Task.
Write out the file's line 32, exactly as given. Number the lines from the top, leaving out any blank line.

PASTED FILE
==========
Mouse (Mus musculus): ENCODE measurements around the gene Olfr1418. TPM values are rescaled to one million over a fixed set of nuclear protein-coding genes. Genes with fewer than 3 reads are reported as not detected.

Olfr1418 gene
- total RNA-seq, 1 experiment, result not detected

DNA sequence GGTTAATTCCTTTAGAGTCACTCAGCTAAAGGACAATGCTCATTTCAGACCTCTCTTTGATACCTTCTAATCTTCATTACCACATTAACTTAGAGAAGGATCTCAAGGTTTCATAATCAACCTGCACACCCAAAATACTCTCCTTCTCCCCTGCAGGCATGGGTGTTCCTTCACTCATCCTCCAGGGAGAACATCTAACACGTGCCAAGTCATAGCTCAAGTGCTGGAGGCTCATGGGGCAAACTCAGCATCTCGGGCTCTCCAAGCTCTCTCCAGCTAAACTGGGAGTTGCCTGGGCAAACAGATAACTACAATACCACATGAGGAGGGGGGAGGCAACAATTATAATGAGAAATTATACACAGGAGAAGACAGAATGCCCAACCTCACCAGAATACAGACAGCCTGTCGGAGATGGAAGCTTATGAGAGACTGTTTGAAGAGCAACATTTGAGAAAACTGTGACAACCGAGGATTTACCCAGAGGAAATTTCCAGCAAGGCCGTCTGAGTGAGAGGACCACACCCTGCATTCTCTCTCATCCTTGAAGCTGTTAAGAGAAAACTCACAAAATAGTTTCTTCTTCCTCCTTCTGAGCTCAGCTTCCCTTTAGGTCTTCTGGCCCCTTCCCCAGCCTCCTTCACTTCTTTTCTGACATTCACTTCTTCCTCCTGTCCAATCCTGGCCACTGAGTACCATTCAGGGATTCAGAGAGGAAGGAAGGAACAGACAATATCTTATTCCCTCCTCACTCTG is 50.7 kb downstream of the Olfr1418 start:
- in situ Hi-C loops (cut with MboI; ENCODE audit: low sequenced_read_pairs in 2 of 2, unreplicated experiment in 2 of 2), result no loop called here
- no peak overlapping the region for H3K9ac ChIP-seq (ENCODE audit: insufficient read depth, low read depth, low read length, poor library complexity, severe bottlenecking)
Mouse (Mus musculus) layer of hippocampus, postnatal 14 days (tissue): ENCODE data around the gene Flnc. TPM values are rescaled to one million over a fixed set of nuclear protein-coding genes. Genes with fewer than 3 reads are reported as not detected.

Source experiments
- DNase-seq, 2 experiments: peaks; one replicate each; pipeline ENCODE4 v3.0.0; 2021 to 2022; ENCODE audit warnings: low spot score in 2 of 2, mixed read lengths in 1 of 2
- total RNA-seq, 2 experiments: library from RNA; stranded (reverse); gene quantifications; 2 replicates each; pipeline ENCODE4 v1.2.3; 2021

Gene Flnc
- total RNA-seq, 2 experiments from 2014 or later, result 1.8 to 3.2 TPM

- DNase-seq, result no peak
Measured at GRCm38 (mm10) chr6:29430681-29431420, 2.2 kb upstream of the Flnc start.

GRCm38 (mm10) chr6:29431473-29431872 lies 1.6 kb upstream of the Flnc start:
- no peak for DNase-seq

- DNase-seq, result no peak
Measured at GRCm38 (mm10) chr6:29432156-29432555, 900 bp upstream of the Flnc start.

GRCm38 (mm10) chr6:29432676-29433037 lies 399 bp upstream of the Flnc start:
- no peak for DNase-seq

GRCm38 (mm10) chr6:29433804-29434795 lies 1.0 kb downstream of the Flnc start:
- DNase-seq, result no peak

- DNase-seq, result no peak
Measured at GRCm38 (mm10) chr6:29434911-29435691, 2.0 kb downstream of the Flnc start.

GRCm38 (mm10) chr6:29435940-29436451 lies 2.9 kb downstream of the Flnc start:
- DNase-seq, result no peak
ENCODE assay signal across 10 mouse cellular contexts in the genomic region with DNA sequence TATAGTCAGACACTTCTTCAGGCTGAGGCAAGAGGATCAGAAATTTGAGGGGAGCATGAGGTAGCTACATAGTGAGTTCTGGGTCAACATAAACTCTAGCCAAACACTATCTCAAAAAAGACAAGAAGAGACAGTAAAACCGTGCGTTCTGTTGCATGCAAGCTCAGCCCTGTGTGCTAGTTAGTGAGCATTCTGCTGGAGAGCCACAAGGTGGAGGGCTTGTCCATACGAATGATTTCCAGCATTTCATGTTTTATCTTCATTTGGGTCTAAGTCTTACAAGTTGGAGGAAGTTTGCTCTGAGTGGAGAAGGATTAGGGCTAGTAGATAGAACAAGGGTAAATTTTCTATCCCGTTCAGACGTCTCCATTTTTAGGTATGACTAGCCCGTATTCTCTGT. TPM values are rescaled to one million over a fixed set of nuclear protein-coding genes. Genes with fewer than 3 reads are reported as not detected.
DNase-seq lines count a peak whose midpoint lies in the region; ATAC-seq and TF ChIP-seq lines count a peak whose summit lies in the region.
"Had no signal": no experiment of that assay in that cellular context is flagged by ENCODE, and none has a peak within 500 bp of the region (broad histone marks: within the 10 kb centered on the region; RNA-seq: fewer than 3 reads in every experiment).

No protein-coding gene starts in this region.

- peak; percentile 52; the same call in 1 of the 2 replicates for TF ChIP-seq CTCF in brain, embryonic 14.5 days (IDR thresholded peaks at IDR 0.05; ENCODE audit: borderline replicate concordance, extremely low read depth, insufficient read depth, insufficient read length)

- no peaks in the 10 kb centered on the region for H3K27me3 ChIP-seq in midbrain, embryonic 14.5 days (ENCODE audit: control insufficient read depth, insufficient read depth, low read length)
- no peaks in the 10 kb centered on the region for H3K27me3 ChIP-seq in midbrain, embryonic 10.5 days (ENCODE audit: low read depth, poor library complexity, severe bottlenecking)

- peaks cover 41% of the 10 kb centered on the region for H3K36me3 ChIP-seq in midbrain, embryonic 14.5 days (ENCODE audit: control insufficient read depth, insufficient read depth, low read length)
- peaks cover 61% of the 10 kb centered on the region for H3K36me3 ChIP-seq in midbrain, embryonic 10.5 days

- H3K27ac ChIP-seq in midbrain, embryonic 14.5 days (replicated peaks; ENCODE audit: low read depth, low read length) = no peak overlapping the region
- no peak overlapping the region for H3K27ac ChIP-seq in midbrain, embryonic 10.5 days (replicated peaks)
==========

- no peaks in the 10 kb centered on the region for H3K27me3 ChIP-seq in midbrain, embryonic 14.5 days (ENCODE audit: control insufficient read depth, insufficient read depth, low read length)